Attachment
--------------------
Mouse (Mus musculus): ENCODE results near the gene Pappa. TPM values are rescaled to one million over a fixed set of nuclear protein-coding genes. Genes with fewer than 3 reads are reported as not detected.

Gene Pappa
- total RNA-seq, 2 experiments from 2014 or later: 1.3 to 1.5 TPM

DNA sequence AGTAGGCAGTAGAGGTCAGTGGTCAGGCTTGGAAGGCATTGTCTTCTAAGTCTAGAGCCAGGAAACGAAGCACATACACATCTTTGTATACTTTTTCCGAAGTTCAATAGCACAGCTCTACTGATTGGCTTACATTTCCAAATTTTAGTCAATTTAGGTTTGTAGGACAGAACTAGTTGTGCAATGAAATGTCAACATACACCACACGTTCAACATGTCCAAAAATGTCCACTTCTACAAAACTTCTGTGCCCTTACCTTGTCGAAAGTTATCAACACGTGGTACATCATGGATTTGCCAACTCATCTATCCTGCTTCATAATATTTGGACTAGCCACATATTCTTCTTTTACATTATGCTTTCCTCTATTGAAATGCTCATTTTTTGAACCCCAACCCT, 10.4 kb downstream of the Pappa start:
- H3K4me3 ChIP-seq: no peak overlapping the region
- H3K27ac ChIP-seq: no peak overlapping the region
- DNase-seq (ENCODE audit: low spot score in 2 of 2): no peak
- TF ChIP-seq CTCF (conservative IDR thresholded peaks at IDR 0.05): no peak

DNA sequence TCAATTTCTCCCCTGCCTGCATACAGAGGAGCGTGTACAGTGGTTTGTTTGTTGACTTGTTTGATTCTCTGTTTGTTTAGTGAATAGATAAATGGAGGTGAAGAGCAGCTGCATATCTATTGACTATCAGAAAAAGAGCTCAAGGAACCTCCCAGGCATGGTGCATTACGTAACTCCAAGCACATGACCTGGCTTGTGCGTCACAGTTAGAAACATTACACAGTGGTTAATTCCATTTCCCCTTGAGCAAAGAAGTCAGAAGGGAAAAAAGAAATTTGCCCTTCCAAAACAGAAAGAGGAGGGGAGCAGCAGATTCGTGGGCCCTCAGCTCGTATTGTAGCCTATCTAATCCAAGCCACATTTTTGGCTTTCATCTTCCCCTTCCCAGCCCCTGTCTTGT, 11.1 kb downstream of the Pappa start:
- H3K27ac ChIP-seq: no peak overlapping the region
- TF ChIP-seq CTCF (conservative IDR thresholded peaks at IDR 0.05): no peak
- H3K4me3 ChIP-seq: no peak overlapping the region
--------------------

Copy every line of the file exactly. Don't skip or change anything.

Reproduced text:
Mouse (Mus musculus): ENCODE results near the gene Pappa. TPM values are rescaled to one million over a fixed set of nuclear protein-coding genes. Genes with fewer than 3 reads are reported as not detected.

Gene Pappa
- total RNA-seq, 2 experiments from 2014 or later: 1.3 to 1.5 TPM

DNA sequence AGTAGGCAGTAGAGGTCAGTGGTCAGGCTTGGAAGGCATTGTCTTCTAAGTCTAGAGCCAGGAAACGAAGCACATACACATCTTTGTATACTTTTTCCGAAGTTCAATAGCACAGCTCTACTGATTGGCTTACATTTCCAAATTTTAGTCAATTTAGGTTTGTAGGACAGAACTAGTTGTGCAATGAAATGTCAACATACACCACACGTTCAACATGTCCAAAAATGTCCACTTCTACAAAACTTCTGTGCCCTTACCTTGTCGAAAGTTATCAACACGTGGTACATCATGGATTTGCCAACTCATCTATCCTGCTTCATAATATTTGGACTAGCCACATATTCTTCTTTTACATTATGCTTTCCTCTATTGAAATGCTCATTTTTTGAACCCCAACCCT, 10.4 kb downstream of the Pappa start:
- H3K4me3 ChIP-seq: no peak overlapping the region
- H3K27ac ChIP-seq: no peak overlapping the region
- DNase-seq (ENCODE audit: low spot score in 2 of 2): no peak
- TF ChIP-seq CTCF (conservative IDR thresholded peaks at IDR 0.05): no peak

DNA sequence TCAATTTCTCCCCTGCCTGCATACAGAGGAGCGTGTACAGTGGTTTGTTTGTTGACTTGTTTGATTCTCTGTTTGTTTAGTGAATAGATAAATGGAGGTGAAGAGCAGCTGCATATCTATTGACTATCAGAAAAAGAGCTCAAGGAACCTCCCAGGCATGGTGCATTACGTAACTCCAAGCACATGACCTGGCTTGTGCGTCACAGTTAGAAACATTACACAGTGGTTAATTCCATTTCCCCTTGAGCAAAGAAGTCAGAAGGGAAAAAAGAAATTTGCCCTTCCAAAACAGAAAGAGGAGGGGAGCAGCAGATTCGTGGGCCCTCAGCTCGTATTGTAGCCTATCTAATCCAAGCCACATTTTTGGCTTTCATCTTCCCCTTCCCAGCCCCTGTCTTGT, 11.1 kb downstream of the Pappa start:
- H3K27ac ChIP-seq: no peak overlapping the region
- TF ChIP-seq CTCF (conservative IDR thresholded peaks at IDR 0.05): no peak
- H3K4me3 ChIP-seq: no peak overlapping the region